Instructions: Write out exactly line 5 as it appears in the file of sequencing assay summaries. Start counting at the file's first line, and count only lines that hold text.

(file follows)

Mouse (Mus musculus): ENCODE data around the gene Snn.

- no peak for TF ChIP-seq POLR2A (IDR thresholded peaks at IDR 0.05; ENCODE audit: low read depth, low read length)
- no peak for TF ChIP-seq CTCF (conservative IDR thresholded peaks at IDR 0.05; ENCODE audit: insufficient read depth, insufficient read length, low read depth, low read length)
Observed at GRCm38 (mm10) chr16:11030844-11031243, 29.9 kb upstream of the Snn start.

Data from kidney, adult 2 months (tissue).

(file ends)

Data from kidney, adult 2 months (tissue).